KGV was 14" and had major turret problems which meant it only took part early in the engagement. Rodney was 16" and did most of the damage.
    In any case, sensible tactics had nothing to do with sinking the Bismarck. The RN were out for blood and they wanted to see Bismarck die. That's why they got so close (to the extent that Rodney even used torpedoes!).
    Yeah, Churchill seemed pissed after losing the Hood as far as one can tell from old camera footage and I guess that was a common feeling.
    Never argue with an idiot. They drag you down to their level then beat you with experience.

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    Again we must admit that every German kill claims was 100% verified.
    German aeroplanes like the Me262 were much better than the Allied ones.
    Bismark could not be sunk and had to be scuttled by the crew,
    German tanks also ran out of fuel and were not really knocked out
    German Generals were really good strategists.
    The German Soldier was by far the best soldier in the history of the world!
    It goes on and on ......................
    Really I do not understand how they manged to lose the war.

    Cue excuse number 1 ...............Outnumbered
    Nobody have claimed that and this is trolling my friend, by now I let you pass, more like this and I going to edit your post, watch your step.

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    Quote Originally Posted by Drake View Post
    Yeah, Churchill seemed pissed after losing the Hood as far as one can tell from old camera footage and I guess that was a common feeling.
    Well, they could have pissed the RN off a bit more if they'd sunk the Victory, but probably not very much. Hood was something of a totem for the RN, if not in the way Hitler thought. He assumed sinking the Hood would demoralise the RN - when the reverse was true. There is something of a tradition in the RN of fighting a ship until it sinks under the crew, and this was no different. They were out for blood in revenge however.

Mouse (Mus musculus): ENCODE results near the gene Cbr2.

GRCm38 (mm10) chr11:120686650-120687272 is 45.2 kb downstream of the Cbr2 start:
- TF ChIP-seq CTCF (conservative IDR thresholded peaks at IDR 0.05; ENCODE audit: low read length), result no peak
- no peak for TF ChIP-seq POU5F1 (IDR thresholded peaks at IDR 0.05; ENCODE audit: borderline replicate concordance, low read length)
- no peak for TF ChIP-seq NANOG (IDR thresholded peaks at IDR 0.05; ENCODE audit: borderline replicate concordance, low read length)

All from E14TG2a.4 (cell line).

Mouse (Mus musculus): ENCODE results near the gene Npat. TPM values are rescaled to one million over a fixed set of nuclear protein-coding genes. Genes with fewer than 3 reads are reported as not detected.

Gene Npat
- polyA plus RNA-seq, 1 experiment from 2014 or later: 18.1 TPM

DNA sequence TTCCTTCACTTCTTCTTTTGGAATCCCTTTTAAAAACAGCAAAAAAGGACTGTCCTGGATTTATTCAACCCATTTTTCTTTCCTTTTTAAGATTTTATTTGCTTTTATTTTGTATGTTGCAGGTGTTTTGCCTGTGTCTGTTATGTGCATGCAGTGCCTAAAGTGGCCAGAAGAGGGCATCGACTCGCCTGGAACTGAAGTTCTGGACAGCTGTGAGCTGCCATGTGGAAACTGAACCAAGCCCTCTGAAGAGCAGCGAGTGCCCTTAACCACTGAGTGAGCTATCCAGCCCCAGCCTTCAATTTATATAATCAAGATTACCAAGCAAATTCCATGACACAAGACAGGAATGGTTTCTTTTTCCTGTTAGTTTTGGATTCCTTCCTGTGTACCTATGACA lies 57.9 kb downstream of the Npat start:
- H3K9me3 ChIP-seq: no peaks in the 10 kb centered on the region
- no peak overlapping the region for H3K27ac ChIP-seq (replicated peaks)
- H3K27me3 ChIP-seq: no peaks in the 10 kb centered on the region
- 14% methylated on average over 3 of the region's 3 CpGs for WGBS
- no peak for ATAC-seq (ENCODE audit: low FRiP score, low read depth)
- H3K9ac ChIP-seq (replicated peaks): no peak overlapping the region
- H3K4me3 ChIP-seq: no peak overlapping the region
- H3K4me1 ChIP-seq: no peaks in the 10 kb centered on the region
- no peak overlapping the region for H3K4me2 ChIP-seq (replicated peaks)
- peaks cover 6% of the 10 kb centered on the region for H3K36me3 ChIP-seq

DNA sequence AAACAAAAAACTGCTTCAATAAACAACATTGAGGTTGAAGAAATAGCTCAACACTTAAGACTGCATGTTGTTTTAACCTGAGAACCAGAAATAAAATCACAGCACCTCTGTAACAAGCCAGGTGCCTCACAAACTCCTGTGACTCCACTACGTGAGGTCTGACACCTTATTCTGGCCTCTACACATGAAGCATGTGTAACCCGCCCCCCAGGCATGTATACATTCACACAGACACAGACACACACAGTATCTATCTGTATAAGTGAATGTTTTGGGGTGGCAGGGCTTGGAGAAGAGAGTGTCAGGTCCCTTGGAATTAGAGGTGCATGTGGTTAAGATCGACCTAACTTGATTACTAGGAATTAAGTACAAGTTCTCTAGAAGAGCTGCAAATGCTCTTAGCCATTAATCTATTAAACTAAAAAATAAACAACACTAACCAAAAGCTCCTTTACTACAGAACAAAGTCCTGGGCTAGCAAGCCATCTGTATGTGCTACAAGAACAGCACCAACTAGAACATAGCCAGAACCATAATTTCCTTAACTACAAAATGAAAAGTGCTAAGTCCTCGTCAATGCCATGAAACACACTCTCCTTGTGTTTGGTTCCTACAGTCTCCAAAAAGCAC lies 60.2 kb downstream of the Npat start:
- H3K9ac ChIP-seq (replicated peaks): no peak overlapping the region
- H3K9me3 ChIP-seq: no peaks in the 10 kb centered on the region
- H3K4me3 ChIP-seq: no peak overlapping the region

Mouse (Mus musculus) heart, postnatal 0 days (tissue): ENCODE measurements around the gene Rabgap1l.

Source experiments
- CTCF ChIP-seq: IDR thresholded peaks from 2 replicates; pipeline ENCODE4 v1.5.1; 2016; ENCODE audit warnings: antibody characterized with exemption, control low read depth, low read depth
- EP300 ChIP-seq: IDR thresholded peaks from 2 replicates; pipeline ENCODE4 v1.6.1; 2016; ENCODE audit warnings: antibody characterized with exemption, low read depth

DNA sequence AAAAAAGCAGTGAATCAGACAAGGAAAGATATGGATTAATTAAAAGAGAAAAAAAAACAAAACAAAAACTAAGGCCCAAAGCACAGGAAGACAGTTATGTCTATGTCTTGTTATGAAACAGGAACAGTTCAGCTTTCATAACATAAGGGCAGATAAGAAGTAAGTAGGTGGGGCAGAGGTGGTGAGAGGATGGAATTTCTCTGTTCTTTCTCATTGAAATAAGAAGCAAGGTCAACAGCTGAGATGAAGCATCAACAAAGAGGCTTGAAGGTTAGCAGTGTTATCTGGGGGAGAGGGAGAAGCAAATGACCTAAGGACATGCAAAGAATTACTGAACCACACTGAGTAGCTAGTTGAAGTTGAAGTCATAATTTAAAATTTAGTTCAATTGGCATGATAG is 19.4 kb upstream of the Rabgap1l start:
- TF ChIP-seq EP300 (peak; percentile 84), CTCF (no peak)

Incidentally, my Great Uncle served on the Hood in the 1920s. By WW2 he'd retired and was in the Merchant Navy instead - only a marginally safer job sadly.
    I have neither the time nor the inclination to differentiate between the incompetent and the merely unfortunate - Curtis E LeMay

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    Quote Originally Posted by pdf27 View Post
    ...

    Incidentally, my Great Uncle served on the Hood in the 1920s. By WW2 he'd retired and was in the Merchant Navy instead - only a marginally safer job sadly.

    Safer?

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    Quote Originally Posted by pdf27 View Post
    Well, they could have pissed the RN off a bit more if they'd sunk the Victory, but probably not very much. Hood was something of a totem for the RN, if not in the way Hitler thought. He assumed sinking the Hood would demoralise the RN - when the reverse was true. There is something of a tradition in the RN of fighting a ship until it sinks under the crew, and this was no different. They were out for blood in revenge however.

    Incidentally, my Great Uncle served on the Hood in the 1920s. By WW2 he'd retired and was in the Merchant Navy instead - only a marginally safer job sadly.
    Yeah, I guess Hitler never understood how normal humans tick. It is really puzzling, how he was building his false hopes about the war in some very significant areas on assumptions on how others would or better should behave and that others eventually were even stupid enough to believe, though he was always wrong.
    Never argue with an idiot. They drag you down to their level then beat you with experience.